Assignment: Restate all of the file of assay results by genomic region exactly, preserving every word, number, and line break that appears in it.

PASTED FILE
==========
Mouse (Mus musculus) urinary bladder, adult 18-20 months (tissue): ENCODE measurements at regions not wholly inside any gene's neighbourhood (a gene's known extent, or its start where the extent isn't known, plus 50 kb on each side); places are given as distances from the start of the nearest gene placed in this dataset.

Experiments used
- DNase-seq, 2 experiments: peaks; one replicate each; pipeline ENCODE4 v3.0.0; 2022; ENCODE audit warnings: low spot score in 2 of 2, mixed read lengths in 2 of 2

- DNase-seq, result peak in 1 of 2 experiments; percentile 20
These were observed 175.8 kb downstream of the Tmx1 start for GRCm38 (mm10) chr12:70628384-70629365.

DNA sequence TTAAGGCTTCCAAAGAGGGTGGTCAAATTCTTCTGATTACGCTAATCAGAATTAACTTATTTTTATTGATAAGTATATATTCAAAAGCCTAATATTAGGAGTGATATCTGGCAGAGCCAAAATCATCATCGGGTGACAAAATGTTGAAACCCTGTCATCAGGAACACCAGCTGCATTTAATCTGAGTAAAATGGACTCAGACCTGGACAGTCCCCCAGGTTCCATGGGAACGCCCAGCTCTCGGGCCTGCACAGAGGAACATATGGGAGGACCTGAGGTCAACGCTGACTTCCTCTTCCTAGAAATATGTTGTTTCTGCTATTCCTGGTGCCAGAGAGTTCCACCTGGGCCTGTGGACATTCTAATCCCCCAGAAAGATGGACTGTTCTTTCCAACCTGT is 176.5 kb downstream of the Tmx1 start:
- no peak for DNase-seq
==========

Mouse (Mus musculus) urinary bladder, adult 18-20 months (tissue): ENCODE measurements at regions not wholly inside any gene's neighbourhood (a gene's known extent, or its start where the extent isn't known, plus 50 kb on each side); places are given as distances from the start of the nearest gene placed in this dataset.

Experiments used
- DNase-seq, 2 experiments: peaks; one replicate each; pipeline ENCODE4 v3.0.0; 2022; ENCODE audit warnings: low spot score in 2 of 2, mixed read lengths in 2 of 2

- DNase-seq, result peak in 1 of 2 experiments; percentile 20
These were observed 175.8 kb downstream of the Tmx1 start for GRCm38 (mm10) chr12:70628384-70629365.

DNA sequence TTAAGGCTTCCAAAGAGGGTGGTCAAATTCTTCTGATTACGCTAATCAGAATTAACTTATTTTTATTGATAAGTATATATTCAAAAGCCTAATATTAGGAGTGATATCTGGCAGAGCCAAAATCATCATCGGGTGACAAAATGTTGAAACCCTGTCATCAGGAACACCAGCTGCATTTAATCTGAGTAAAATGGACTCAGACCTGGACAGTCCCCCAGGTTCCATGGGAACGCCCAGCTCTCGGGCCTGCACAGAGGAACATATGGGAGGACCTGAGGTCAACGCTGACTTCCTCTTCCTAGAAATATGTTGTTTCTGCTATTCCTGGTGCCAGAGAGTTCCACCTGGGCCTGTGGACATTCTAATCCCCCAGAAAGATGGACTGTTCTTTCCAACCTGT is 176.5 kb downstream of the Tmx1 start:
- no peak for DNase-seq